Designed as a companion to the singer's 1991 Into The Light--World Tour concert video, this look behind the scenes in Gloria Estefan's career draws drama and urgency from her recovery following a disastrous bus accident, which crippled the Cuban-American performer even as her popularity pushed further into the pop mainstream. Produced for the video arm of her record company, Coming Out of the Dark is hardly an objective documentary, laced as it is with testimonials from executives and frankly designed as a valentine to the feisty star; when we're given an "informal" look at Estefan composing new material in her music room, there isn't a figurative hair out of place as captured through these expertly shot segments.

The story, however, is intrinsically compelling, and Estefan offers her fans glimpses into the genesis of the songs from her Into the Light album. The singer's steely resolve, which doubtless explained the speed of her recovery, is visible, too, as is her sure sense of command over recording sessions. Brief performance excerpts show her saucy style of salsa-drenched pop, as well as less satisfying stabs at boiler-plate pop-rock songs that were aimed squarely at the charts. A segment chronicling a video shoot with choreographer-turned-director Kenny Ortega reveals both the technical intricacy of shooting elaborate dance sequences and the hyperbolic coddling platinum stars can expect from their most diplomatic handlers. --Sam Sutherland
i thought that movie is the best gloria did a great job on her recovery and i thought it was great. the picture was a little fizzy but it goes away .. great movie get it ..
Customer Review: Re: ASAP
Does this Moves show the accicent and does it show her recovery

What in the world would you and I do if there was no such thing as music?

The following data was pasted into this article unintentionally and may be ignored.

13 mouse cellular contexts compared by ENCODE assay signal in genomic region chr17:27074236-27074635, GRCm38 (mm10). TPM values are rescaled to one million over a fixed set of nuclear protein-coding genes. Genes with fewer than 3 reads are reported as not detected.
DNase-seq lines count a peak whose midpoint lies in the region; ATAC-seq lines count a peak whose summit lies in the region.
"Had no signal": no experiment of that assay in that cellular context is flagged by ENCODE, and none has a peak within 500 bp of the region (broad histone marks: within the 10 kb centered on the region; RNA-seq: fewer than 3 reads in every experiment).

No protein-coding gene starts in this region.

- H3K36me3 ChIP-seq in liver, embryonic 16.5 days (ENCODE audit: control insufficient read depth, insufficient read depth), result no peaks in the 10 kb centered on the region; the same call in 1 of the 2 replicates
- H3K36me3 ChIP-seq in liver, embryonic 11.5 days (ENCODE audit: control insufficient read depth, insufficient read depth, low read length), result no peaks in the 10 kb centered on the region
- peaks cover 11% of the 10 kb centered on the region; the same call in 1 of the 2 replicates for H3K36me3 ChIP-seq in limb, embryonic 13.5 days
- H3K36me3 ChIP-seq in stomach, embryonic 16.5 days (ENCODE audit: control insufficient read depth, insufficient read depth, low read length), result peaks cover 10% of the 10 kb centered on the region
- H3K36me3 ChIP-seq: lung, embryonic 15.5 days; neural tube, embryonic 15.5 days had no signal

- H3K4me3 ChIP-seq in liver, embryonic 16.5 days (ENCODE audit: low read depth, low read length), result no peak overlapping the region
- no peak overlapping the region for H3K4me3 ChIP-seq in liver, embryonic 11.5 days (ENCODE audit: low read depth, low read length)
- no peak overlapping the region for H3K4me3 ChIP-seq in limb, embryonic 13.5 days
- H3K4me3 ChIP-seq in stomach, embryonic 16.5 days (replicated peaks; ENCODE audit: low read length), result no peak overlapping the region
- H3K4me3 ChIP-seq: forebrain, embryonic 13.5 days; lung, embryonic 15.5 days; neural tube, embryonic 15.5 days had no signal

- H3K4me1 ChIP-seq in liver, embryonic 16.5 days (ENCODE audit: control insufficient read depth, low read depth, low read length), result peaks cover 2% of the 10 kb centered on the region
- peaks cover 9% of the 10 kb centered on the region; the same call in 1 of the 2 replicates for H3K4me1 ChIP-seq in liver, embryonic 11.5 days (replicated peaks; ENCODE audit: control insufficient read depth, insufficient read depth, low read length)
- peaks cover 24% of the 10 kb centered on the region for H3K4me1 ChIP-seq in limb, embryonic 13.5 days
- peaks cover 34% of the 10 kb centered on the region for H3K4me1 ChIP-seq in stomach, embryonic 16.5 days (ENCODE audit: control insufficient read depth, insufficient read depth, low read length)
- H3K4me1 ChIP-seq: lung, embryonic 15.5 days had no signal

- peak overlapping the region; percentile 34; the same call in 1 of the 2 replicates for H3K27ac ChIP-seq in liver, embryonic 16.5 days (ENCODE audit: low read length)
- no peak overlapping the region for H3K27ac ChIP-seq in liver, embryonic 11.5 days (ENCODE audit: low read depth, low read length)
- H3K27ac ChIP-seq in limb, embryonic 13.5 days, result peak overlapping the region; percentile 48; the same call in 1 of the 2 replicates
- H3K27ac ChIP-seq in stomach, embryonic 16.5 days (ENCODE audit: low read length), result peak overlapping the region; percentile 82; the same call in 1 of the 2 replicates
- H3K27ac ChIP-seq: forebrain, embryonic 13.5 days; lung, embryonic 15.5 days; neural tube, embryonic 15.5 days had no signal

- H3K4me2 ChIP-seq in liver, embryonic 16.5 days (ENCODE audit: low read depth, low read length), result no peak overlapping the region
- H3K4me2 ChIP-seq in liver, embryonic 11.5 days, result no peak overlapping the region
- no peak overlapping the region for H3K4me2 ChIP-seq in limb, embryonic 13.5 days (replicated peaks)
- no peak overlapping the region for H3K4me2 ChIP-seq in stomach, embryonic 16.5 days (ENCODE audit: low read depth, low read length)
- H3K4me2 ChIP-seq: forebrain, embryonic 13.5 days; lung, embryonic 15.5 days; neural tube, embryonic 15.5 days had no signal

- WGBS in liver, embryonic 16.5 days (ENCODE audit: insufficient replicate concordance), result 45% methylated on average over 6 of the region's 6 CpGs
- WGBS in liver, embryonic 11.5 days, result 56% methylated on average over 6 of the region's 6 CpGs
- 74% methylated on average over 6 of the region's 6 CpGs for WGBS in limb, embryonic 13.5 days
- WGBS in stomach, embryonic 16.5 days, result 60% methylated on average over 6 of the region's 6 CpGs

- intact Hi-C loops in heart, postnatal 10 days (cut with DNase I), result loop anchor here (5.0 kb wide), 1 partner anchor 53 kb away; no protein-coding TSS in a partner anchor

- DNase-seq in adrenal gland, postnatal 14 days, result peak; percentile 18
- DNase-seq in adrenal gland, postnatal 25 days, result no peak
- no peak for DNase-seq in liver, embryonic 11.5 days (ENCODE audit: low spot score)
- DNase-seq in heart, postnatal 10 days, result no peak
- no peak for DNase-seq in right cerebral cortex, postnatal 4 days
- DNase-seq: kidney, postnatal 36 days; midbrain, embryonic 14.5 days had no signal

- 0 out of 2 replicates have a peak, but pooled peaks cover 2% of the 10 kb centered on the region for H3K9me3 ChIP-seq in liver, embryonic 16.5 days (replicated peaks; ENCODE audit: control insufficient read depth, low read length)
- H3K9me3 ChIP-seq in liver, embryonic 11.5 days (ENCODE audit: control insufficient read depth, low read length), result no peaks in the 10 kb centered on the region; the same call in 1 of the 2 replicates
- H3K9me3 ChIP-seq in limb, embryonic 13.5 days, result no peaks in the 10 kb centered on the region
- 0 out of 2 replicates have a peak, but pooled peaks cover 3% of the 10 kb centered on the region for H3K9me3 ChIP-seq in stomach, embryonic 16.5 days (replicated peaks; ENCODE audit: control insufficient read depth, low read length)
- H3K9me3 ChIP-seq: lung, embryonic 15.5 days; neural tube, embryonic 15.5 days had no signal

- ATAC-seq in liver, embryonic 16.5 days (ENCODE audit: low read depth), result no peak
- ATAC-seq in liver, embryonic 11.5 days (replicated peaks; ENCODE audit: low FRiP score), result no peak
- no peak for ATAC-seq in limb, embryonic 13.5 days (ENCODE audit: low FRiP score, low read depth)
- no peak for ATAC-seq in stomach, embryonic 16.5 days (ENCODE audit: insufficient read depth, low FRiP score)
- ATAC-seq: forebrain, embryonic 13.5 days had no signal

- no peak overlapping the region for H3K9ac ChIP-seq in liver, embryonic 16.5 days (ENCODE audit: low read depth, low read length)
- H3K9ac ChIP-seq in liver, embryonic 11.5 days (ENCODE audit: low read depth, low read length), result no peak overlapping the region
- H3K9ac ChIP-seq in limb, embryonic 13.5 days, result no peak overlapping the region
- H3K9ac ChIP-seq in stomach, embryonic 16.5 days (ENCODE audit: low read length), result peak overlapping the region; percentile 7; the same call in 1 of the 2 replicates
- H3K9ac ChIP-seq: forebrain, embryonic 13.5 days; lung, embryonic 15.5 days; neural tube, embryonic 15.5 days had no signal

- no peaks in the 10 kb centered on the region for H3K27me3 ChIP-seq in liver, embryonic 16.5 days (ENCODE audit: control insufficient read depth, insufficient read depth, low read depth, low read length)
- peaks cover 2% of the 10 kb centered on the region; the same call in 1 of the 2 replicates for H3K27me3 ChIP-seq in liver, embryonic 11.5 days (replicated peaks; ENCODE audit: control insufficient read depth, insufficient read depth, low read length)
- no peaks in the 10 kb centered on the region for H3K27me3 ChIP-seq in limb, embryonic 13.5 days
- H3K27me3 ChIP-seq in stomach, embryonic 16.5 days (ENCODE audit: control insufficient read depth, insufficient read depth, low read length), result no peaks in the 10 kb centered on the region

Can you imagine a world without music? No songs, no tunes, no rock, no roll, no jazz, no hymns, no boogie-woogie, no country-western, no symphonies. No singing in the shower. No whistling Dixie.

Lovers wouldnt have songs to romance to. There would be no such thing as our song. Sinatra couldnt fly to the moon. Elvis couldnt complain about people stepping on his blue suede shoes. Tony Bennett would have to write a letter about how he left his heart in San Francisco. Willie might go on the road again, but without a guitar. And Ray Charles would look pretty strange up on stage without a piano telling us that Georgia is on his mind.

Then when the wedding day arrived, what would the bride march down the isle to? A poem? Silence? Applause? And when the happy couple marched out of the church together, would they do it to the bark of neighborhood dogs, or perhaps all the wedding guests talking at once?

And at the reception, what would they dance to? The Funky Chicken just isnt the same without music. Since rhythm is part of music, no drums would even be allowed.

And the honeymoon I suppose would take place with radio news on, or perhaps the educational channel accompanied by the drone of an air-conditioner.

When baby arrives, do we lull her to sleep with a reading from Shakespeare? Or perhaps random readings from the dictionary or encyclopedia? Could we bore her to sleep with words?

Nursery rhymes would have to be chanted or recited instead of sung. School music programs would of course be non-existent, as would school choirs and orchestras and bands. When the school football team plays, there would be no school fight song. Cheerleaders would have to cheer and dance minus any music.

And when those birthdays roll around, we would have to all recite together in a monotone happy birthday to you.

And when duty calls, what would soldiers march to? What would take the place of music in parades, since there would be no marching bands? John Philip Sousa would have had to get a day job.

And on the 4th of July there would be no patriotic songs just speeches. At Christmas time there would be no Christmas carols. No rousing gospel music at Easter, no hymns in church.

And can you imagine radio without music? Nothing but news and talk shows and bla bla bla bla.

I dont know about you, but Ive had it up to here just thinking about it. Im heading for the piano now to celebrate the fact that our Creator gave us the wonderful and inspiring and uplifting gift of music that we all take for granted.

I think Ill play a nursery rhyme or two, then the wedding march, then Silent Night, then Auld Lang Syne, then Fur Elise, then the blues, then a little jazz, then and then...

Duane Shinn is the author of over 500 music courses for adults including "How To Add Runs & Fills To Your Piano Playing" He is also the author of the popular free 101-week online e-mail newsletter titled "Amazing Secrets Of Exciting Piano Chords & Sizzling Chord Progressions" with over 63,400 current subscribers.